Hollywood Icon Cicely Tyson Dies, Aged 96

Cicely Tyson

by James White |
Published on

Cicely Tyson, a trailblazing actor who refused to compromise in her career and won a host of Emmy and Tony Awards, has died. She was 96.

Born in Harlem, New York in 1924, Tyson initially worked as a secretary for the American Red Cross before finding work as a model. She became a big success, appearing in titles such as Vogue and Harper's Bazaar. Though she hadn't been allowed to see plays or movies by her strict mother, she jumped to acting and studied at the Actors Studio. And while it meant she didn't talk to her mother for two years, she knew she'd found her calling.

Tyson started out on the stage, winning awards for various performances and becoming one of the founders of the Dance Theater of Harlem. Between her theater work, she began to appear on television, winning the first-ever recurring role for a Black woman in a drama series on East Side/West Side. Her awards haul continued with Emmys for 1974’s The Autobiography Of Miss Jane Pittman. She was nominated a total of 16 times in her career, also winning for supporting actress in 1994 for an adaptation of Oldest Living Confederate Widow Tells All. Tyson was also nominated five times for guest actress in a drama for How To Get Away With Murder. Refusing to take roles as maids or prostitutes, or anything that would cast African Americans in a bad light. Her TV CV also includes Roots, Mission: Impossible, Sweet Justice, House Of Cards and Cherish The Day.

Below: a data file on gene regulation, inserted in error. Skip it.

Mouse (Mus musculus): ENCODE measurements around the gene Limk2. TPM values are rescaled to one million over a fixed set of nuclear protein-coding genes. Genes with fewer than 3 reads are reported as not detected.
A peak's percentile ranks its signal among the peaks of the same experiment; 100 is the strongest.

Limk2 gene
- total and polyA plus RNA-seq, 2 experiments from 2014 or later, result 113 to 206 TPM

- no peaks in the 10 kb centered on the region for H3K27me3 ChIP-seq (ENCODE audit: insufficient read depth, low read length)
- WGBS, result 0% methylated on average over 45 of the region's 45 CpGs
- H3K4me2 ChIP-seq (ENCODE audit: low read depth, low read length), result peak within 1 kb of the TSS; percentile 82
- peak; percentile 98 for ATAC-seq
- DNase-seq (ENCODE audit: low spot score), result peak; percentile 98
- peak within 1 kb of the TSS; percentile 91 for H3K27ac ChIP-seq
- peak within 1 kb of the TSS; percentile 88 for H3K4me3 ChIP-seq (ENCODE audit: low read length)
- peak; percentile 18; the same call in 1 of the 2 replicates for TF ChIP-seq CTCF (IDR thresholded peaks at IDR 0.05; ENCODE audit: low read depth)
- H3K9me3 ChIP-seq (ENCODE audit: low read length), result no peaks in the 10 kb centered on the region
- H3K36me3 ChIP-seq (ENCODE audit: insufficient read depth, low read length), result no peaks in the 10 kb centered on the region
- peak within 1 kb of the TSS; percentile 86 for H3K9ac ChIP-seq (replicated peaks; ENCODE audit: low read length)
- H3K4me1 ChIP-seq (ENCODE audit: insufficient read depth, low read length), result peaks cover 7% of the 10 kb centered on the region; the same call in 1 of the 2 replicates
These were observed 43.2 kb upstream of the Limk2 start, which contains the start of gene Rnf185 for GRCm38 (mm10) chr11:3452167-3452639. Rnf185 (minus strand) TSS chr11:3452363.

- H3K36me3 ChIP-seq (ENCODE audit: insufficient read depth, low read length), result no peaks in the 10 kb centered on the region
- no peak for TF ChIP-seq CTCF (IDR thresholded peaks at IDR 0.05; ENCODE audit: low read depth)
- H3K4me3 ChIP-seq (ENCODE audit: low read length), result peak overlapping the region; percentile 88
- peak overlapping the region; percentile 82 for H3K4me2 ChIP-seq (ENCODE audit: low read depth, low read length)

While her work was primarily on small screens, Tyson also scored some notable film roles, including her debut in Twelve Angry Men, Sidney Poitier's Odds Against Tomorrow, The Comedians, The Heart Is A Lonely Hunter, and Sounder (for which she was Oscar-nominated). Other movies included The Help, A Hero Ain't Nothin' But A Sandwich and several Tyler Perry productions.

Rarely out of work, Tyson had been on a press tour (virtually) for her new memoir, Just As I Am, which was published this week.

"I have managed Miss Tyson’s career for over 40 years, and each year was a privilege and blessing," her manager, Larry Thompson, said in a statement. "Cicely thought of her new memoir as a Christmas tree decorated with all the ornaments of her personal and professional life. Today she placed the last ornament, a Star, on top of the tree."

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